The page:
In the Rust Belt, Protecting Pedestrians is a Two-Way Street
There’s a livable streets battle taking place in Milwaukee, Wisconsin. It’s the same one that’s been going on in Syracuse, New York and Cincinnati, Ohio.
All three of these Rust Belt cities are considering or undertaking conversions of one-way streets back to two-way traffic. The goal is to slow down motorists a little bit and create a more hospitable environment for pedestrians — and, as a biproduct, for local businesses.
In these cities and others across America, one-way streets were a 60s-era innovation designed to increase car capacity in downtowns — meant to funnel drivers as quickly as possible onto exit ramps and off to the suburbs. But as mid-sized cities across the Midwest see an increase in downtown living, there has been heightened awareness about the drawbacks of this arrangement for pedestrians.
“You essentially have a drag strip,” Milwaukee Alderman Robert Bauman said of one of the city’s four-lane, one-way arterials. “They are a constant source of complaints — from residents across the street and visitors who choose to walk rather than drive.”
The Alderman has been a leading advocate for a series of four conversions of one-way streets to two-way streets. His motivation? A more livable, less car-centric city.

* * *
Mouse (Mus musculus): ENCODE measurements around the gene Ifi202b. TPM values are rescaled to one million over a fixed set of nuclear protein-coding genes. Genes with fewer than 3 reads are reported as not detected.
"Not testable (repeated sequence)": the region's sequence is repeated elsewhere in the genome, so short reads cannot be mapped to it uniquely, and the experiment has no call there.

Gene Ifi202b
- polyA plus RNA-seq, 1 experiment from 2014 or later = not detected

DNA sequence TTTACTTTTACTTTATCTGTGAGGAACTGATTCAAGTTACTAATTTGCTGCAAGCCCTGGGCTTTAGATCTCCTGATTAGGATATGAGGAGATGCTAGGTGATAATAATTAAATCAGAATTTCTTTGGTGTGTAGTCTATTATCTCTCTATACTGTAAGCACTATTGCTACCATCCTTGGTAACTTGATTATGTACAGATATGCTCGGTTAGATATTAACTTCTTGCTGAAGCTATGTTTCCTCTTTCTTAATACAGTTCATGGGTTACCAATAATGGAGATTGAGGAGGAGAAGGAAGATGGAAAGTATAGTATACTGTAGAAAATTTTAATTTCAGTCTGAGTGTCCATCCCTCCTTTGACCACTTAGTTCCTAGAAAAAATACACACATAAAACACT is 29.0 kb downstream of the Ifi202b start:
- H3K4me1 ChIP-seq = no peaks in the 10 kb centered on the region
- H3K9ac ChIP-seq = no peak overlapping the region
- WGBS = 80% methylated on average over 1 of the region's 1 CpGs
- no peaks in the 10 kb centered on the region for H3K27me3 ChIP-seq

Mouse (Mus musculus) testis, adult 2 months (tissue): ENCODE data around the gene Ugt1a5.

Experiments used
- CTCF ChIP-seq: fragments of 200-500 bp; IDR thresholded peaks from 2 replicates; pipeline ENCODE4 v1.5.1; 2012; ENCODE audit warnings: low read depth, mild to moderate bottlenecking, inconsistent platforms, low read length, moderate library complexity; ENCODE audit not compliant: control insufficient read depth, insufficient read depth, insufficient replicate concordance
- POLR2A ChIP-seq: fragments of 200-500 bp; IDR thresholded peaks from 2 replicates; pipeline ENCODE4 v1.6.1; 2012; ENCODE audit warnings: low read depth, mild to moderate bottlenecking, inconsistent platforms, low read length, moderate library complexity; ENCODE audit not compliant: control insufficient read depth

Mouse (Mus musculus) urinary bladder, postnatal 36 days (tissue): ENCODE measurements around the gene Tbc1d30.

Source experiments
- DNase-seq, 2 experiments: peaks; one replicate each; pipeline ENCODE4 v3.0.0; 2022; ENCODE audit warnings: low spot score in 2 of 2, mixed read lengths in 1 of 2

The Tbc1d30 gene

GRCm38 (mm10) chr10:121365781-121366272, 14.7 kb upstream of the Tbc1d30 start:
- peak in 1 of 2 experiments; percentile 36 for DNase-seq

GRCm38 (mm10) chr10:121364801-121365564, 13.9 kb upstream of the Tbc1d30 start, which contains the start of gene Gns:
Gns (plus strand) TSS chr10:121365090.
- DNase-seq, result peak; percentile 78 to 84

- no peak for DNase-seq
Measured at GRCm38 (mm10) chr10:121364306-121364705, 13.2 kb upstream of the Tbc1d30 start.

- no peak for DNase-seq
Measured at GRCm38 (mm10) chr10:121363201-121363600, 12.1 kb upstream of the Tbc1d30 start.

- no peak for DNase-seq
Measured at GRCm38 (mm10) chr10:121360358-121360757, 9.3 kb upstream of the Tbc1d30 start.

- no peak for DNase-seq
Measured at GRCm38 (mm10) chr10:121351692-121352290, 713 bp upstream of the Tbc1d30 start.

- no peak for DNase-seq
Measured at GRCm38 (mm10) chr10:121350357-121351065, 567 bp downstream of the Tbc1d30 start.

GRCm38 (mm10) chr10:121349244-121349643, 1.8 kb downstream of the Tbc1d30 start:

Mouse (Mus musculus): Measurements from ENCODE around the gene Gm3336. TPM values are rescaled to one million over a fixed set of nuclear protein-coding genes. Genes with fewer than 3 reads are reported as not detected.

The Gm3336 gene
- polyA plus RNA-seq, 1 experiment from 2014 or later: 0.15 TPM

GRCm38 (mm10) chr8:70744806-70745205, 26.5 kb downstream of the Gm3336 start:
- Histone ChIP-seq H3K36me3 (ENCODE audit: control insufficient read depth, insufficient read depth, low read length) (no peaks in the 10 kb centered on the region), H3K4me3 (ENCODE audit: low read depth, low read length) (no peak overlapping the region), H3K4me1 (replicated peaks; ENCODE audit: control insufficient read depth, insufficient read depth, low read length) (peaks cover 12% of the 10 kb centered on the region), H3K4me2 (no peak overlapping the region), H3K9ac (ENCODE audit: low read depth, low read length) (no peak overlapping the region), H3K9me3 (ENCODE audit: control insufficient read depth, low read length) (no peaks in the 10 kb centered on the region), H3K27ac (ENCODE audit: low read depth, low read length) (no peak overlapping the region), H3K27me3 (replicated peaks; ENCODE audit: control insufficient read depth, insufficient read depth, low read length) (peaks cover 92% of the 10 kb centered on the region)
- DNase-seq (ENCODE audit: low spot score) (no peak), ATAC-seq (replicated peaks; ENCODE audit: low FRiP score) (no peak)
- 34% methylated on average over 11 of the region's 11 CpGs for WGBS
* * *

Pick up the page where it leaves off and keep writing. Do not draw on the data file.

Two-way streets “keep traffic speeds down,” he said. “They’re more conducive to pedestrian activity. They’re more conducive to retail activities. In every aspect except traffic capacity, they’re more conducive to urban areas.”
Bauman is hoping the city’s Common Council will approve the conversions at their next meeting in a few weeks — before their summer recess begins and before a related bridge project gets underway.
Some public education is required, however. All of downtown Milwaukee’s business associations are strongly supportive of the proposal, he said. But some resistance has emerged from representatives of the city’s convention center. Many of these individuals are powerful local political players. But Bauman said their arguments basically boil down to a fear of change. The only other organized opposition comes from parking lot owners downtown.
This resistance has made the latest round of conversions a source of “medium”-level controversy, said Bauman. A Journal-Sentinel editorial last week ran under the headline “Collision Likely Over Two-Way Traffic on Wells Street.”
But, he said, resistance is waning because Milwaukee has been engaging in two-way conversions since the 1990s, with indisputable results. The conversions have been popular with residents and business owners alike.
“That’s the strongest argument we have,” Bauman said. “All these arguments about how there’s going to be backups, pedestrian fatalities and all these other dire warnings, never materialized.”
Two-way conversions may be a small step toward rethinking the hegemony of the automobile in the Midwest. But it represents an important seachange in how second-tier cities view transportation issues. And Milwaukee is not alone, in this respect.
In Cincinnati, Complete Streets advocates have called two-way street conversions priority number one. Syracuse, meanwhile, sees it as an important economic development strategy.
Paul Mercurio, a Syracuse transportation planner, is clear about the reason for the change.
“The one-way streets prioritize volumes of traffic,” Mercurio told the Post-Standard. “Two-way streets prioritize people.”
As for which camp Midwestern cities prioritize, that seems to be changing.